“There’s no clear price reference after the peso plunge."
Tommy Samson is explaining why he’s been forced to scale back business amid Argentina’s financial-market rout. His Buenos Aires firm imports surgical equipment such as sutures for stitching wounds, paying in foreign currency. Then he sells them to local customers in pesos.
The last link in that chain is breaking down -- because Argentina’s currency is in freefall. It’s lost half its value this year, and some 20 percent this week alone. The slump threatens to spread havoc through the $640 billion economy, rupturing supply chains for businesses and straining the finances of households.
And it’s casting a shadow over President Mauricio Macri’s prospects of winning re-election next year. Even Argentina’s most market-friendly leader in more than a decade has struggled to restore investor confidence.
His policy makers have been trying. The central bank raised interest rates to 60 percent on Thursday, the world’s highest. A day earlier, Macri had shocked the nation –- and investors -- with an appeal for quicker payouts from the International Monetary Fund, which said it’s considering the request.
Argentina’s $50 billion loan agreement in June was the biggest in IMF history. The country was also on an IMF program when it crashed and defaulted in 2001. That was the catalyst for more than a decade of budget-busting left-populist government – and isolation from world financial markets, something that ended with Macri’s election in 2015.
Maria de los Angeles Rezk voted for him -– “but I wouldn’t do it again.’’
“I see a country that’s lost its way,’’ said Rezk, a 46-year-old bank worker in the capital, shortly after buying some dollars. She said she was waiting to sell them later, expecting the peso to keep weakening.
“They need to find a way to stop this slide,’’ she said. “The problem is, they don’t know what to say.’’
Warning lights were flashing before the latest market turmoil. The government was forecasting that the economy would contract 1 percent in 2018, a sharp deterioration from the 3 percent growth that was predicted at the start of this year.
Inflation has stuck above 30 percent and is set to accelerate on a weaker peso. Even for businesses that buy locally, it’s a struggle to keep up.
Pablo Ricatti says he bought two truckloads of flour two weeks ago, “to hedge myself from a price hike.’’
His supplier would usually provide financing for a couple of weeks, “but now they won’t,’’ says Ricatti, who runs a company that makes rolls for burgers and hot dogs. “I have to pay them right away. And I will,’’ he said, because prices are rising “as we speak.’’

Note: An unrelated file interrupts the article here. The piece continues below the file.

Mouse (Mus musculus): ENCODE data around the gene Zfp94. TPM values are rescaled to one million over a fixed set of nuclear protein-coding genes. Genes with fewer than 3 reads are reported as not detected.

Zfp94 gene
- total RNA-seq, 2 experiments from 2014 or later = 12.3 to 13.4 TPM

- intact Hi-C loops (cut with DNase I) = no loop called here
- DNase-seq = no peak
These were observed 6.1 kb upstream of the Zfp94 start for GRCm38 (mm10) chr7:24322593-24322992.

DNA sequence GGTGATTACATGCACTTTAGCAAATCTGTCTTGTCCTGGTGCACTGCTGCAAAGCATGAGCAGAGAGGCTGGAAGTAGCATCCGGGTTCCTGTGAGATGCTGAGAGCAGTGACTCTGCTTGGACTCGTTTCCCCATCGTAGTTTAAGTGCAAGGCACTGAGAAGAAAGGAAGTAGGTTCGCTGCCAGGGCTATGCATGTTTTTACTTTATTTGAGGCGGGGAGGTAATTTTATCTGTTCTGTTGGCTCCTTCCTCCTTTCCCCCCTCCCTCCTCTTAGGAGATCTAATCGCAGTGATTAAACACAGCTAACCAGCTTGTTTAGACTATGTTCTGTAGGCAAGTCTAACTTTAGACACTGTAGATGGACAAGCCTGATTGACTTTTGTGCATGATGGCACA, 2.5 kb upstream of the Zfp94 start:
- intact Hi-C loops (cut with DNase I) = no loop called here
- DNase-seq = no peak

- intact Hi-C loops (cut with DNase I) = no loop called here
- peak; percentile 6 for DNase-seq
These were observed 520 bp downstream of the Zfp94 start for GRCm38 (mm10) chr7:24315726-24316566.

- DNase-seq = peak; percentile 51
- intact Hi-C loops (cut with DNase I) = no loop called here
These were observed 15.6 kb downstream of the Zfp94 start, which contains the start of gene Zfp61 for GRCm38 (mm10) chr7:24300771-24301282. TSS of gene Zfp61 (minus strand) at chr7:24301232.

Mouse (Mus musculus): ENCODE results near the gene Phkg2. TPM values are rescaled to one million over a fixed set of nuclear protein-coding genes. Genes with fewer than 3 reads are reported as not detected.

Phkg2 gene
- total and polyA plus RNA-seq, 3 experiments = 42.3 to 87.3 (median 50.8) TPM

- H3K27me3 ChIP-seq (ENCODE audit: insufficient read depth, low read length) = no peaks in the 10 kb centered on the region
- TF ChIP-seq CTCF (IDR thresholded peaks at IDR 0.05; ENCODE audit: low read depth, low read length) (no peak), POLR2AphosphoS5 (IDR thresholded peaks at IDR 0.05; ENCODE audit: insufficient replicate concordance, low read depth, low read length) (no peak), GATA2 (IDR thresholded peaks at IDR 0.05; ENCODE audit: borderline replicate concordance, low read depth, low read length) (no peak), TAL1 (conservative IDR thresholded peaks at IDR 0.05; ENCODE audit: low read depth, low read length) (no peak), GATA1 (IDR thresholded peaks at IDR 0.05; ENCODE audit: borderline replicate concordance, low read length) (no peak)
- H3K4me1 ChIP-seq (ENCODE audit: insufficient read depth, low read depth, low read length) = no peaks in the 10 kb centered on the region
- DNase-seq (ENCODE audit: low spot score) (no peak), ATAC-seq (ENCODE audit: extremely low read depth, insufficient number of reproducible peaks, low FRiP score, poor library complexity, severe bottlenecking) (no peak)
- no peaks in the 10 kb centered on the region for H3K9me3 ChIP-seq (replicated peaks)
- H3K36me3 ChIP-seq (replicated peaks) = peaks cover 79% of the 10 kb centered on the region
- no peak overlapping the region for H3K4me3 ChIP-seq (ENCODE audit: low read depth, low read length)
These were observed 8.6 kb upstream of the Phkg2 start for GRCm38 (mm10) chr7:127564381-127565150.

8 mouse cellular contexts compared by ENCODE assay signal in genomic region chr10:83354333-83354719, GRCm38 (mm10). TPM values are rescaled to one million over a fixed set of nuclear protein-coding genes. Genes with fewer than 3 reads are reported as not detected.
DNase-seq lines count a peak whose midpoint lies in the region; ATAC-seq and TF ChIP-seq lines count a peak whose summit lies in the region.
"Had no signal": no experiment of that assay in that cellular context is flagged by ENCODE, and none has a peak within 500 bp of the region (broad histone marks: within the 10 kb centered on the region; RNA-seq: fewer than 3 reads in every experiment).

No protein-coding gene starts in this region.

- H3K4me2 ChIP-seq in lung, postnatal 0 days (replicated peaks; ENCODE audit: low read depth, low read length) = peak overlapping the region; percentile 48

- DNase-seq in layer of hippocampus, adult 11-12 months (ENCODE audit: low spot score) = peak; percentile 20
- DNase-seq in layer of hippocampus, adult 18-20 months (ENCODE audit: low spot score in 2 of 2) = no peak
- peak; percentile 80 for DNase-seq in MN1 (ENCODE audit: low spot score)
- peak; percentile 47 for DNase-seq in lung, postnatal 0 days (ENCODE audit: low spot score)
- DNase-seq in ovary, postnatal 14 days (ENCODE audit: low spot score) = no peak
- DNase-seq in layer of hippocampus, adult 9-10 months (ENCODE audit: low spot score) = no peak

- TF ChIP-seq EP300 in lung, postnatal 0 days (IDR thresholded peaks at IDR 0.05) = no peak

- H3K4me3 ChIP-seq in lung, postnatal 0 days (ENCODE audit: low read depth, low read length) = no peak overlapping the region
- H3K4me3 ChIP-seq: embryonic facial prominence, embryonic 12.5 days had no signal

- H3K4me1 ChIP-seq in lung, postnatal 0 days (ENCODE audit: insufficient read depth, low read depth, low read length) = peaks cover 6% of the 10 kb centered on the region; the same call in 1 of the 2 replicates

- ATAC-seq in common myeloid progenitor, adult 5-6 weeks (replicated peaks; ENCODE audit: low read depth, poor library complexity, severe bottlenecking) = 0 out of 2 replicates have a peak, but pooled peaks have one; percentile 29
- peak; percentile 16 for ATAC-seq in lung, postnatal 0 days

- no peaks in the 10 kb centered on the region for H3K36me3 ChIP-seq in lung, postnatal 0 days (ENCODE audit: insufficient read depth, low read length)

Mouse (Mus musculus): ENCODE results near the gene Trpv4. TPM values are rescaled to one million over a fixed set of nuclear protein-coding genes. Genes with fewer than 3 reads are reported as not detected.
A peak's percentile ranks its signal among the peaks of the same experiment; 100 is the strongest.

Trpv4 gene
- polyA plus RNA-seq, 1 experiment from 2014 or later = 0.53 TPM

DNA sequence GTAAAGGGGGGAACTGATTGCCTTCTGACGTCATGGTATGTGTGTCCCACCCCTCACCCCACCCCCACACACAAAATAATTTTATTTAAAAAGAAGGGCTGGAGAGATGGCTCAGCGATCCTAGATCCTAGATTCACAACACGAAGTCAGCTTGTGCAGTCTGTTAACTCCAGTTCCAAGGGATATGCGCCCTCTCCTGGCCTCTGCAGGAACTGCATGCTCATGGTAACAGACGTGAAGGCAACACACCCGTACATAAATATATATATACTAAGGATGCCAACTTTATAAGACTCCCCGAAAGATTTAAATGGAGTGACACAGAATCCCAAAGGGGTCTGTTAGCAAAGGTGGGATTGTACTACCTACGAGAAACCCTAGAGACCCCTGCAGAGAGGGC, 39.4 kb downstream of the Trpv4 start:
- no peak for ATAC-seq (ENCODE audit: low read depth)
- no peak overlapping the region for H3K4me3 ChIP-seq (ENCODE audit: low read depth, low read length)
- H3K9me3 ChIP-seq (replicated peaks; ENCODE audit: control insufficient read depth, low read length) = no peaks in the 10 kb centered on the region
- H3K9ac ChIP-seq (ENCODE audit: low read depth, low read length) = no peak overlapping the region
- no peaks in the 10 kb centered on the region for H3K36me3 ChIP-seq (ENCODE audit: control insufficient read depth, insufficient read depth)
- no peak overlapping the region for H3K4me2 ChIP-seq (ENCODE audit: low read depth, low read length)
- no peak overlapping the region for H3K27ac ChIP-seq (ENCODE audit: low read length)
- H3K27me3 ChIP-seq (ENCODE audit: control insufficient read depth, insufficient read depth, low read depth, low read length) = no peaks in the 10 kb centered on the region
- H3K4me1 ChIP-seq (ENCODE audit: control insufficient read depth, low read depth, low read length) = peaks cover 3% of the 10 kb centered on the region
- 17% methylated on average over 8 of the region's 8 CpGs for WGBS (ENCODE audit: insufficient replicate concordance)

Even significantly larger businesses are finding it hard to see far ahead.
TN&Platex is Argentina’s biggest textile company. It’s able to quote prices for buyers that have the money to pay right now, says Chief Executive Officer Teddy Karagozian. But the currency volatility means he can’t offer the usual 60- or 90-day credit to clients, Karagozian said.
If the peso’s slump is slowing the economy, government counter-measures may have the same effect.
Macri’s pre-crisis plan was to chip away gradually at Argentina’s budget deficit, lowering it from 6.5 percent of GDP last year to 3.8 percent in 2019.
‘Find a Solution’
More drastic cuts are now likely. Treasury Minister Nicolas Dujovne told reporters late Thursday that the government will release its plan for a “substantially lower” deficit target for 2019, below 1.3 percent of GDP, on Monday. He will then travel to Washington to meet with IMF officials. No details were provided.
With inflation accelerating, the government’s negotiations with unions on public pay are likely to be “extremely difficult,’’ said Paul Greer, a money manager at Fidelity International in London, in an email. He predicted “general labor strikes over the next year.’’
Outside the office of pension administrator Anses in Buenos Aires, union leader Ruben Garrido was among a group of protesters. “Our salaries are constantly eroding,’’ the 62-year-old said. And pension funds are getting hit by the slump on stock and bond markets, he said. “It’s hardly sustainable.’’
Higher up the income scale, in an economy that’s highly unequal like most of its Latin American peers, is Alicia Quadri, a dance teacher and former star ballerina at the prestigious Teatro Colon.
“I was hoping to go to Europe with my daughter at the end of the year,’’ she said. “With this exchange rate, I won’t. I’ll wait for things to calm down.’’
When, and how, will that happen? Quadri wasn’t sure.
“They need to get all the major stakeholders, the best economists, to find a solution,’’ she said. “But not the IMF, or outsiders. They’ll only make the country take on more debt. And they don’t live through the consequences.’’
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